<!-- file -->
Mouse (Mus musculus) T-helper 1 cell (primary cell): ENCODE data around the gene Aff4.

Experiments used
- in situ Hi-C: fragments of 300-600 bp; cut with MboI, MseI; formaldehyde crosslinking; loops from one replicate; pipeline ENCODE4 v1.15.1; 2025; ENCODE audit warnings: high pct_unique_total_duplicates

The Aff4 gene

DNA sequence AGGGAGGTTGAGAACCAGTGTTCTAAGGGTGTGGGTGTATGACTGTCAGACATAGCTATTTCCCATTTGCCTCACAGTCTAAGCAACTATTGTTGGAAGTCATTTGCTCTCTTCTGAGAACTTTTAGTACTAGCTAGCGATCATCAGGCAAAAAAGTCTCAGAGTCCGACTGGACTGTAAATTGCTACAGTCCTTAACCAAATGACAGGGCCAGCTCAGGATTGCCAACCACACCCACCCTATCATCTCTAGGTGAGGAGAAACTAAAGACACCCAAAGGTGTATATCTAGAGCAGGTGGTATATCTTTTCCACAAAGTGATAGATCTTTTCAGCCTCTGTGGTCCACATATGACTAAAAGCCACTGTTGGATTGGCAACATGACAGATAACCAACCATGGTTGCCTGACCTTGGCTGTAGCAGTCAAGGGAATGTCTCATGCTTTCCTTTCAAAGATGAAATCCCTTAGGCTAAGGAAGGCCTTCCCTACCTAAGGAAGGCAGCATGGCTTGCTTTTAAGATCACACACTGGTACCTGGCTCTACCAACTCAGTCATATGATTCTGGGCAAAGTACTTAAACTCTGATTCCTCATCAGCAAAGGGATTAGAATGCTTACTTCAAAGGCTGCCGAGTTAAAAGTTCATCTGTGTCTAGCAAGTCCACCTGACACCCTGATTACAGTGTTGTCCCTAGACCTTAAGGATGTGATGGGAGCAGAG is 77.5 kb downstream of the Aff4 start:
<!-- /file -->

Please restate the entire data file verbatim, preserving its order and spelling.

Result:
Mouse (Mus musculus) T-helper 1 cell (primary cell): ENCODE data around the gene Aff4.

Experiments used
- in situ Hi-C: fragments of 300-600 bp; cut with MboI, MseI; formaldehyde crosslinking; loops from one replicate; pipeline ENCODE4 v1.15.1; 2025; ENCODE audit warnings: high pct_unique_total_duplicates

The Aff4 gene

DNA sequence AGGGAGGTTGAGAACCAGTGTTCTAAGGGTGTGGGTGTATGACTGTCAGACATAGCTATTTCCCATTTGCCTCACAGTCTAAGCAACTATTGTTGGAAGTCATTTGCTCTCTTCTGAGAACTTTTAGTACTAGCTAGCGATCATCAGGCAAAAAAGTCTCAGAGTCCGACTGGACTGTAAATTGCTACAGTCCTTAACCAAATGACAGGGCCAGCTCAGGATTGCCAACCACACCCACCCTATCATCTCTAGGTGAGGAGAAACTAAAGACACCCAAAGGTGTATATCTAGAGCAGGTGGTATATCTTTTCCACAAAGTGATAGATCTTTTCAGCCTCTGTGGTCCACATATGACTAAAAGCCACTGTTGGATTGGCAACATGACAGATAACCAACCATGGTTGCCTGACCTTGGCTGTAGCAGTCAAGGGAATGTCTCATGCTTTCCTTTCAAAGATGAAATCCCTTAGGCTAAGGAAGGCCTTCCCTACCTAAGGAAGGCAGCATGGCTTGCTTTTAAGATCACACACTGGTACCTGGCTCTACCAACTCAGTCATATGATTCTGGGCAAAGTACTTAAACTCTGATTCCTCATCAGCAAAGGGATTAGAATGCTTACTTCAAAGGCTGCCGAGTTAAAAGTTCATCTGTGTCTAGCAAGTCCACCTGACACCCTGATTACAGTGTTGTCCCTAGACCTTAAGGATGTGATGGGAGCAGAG is 77.5 kb downstream of the Aff4 start: